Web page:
This archived news story is available only for your personal, non-commercial use. Information in the story may be outdated or superseded by additional information. Reading or replaying the story in its archived form does not constitute a republication of the story.
SALT LAKE CITY — Parents might think they know what their teenager is doing on social media, but do they really? The KSL Investigators surveyed hundreds of parents and teens in Utah to find out what kids are saying about social media, versus what parents think they know.
The survey asked teens direct questions such as:
- Have you been bullied through social media?
- Have you ever sent (or received) a nude or partially clothed photo?
- Have you done anything on social media that would surprise your parents?
The 120 teens who answered the anonymous survey were all between 13-17 years old. Most were female (72 percent), and they were divided between high school students (47 percent) and junior high or middle school students (53 percent).
Parents with teenagers in the same age range answered a survey with similar questions and 428 responded.
The KSL Investigators also interviewed a group of five teens: Annika Frandsen (16), Katrina Frandsen (16), Anthony Balducci (17), Liza Brady (15) and Belle Brady (15).
While 72 percent of parents who responded to the KSL survey reported their teens spent more than two hours a day on their phone, a smaller number of teenagers said the same (58 percent).
Instagram was the most popular social media app with teens, followed by YouTube and Snapchat.
When asked if they have a curfew for phone use in their home, 72 percent of parents said yes but only 54 percent of teens reported having to turn off their phones at a certain time.
Talking to strangers
Only 34 percent of parents surveyed said their teen has talked online to someone they don’t know, but 47 percent of teenagers admitted to doing it.
Among the group of teens KSL interviewed, every single one said they’ve chatted with a stranger but said they can pick out the “bad” ones right away.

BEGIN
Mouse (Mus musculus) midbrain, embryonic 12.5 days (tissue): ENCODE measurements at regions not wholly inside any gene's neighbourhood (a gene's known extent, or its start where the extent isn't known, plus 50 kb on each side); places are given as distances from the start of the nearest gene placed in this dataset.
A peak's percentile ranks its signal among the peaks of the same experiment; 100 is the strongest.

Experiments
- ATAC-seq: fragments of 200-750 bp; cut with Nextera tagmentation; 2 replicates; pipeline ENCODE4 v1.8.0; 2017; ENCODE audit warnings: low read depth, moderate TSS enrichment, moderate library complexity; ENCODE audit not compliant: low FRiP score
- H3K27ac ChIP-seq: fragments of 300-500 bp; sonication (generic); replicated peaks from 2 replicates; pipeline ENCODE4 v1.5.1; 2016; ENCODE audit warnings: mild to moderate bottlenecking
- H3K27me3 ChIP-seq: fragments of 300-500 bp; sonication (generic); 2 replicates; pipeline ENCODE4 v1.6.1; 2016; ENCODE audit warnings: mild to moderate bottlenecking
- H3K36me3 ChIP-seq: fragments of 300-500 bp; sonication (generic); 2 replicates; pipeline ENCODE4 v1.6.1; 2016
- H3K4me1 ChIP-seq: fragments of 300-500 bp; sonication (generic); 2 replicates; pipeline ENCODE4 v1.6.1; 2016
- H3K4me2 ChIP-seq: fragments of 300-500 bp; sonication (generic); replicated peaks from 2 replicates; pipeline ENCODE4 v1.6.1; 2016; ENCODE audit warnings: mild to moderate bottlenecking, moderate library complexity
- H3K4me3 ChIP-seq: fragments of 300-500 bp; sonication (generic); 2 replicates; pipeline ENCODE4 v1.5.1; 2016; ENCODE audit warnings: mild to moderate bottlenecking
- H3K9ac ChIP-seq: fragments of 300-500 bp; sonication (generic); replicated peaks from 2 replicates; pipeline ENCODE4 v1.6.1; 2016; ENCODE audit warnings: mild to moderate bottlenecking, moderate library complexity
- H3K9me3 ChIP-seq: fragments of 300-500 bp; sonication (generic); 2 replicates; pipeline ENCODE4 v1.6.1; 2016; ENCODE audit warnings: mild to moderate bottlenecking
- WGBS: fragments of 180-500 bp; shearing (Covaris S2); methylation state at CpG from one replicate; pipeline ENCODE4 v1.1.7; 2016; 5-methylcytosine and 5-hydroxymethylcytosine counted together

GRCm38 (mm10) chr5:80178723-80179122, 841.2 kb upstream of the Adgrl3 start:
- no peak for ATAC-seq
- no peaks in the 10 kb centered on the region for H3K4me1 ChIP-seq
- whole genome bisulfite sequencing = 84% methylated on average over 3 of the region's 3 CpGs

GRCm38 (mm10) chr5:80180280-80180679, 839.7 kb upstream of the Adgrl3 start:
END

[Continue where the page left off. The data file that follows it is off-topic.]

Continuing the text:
“They talk a little differently I feel like,” Liza said.
“They ask more personal questions like, ‘what city do you live in?’ or ‘what’s your name?’” Belle said.
When it comes to online bullying, parents and kids were on the same page. In both surveys, 23 percent said they (or their teen) had been a victim of bullying.
When asked to explain, survey responses from the teenagers included:
- “I get called names”
- “Someone posted a video making fun of my voice”
- “Some girls kept telling me I was worthless and I should kill myself”
The teenagers who spoke to KSL on camera said messages like that are sent all the time.
“They (bullies) were like, ‘the world would be better without you, you should kill yourself. I’ll buy you a gun. I’ll kill you myself,’” Anthony said.
So who is doing the bullying? In the survey, 17 percent of parents said their child had done it, but 28 percent of teens actually admitted to saying something mean online.
According to the survey, sexting is an area where parents may be in the dark.
- 24 percent of teens say they’ve been asked for nude or partially clothed photos.
- 15 percent of parents say their teen has been asked for nude or partially clothed photos.
- 20 percent of teens say they’ve received nude or partially clothed photos.
- 12 percent of parents say their teen has received nude or partially clothed photos.
- 10 percent of teens say they’ve sent nude or partially clothed photos.
- 5 percent of parents say their teen has sent nude or partially clothed photos
However, one social media influencer said those numbers are way off.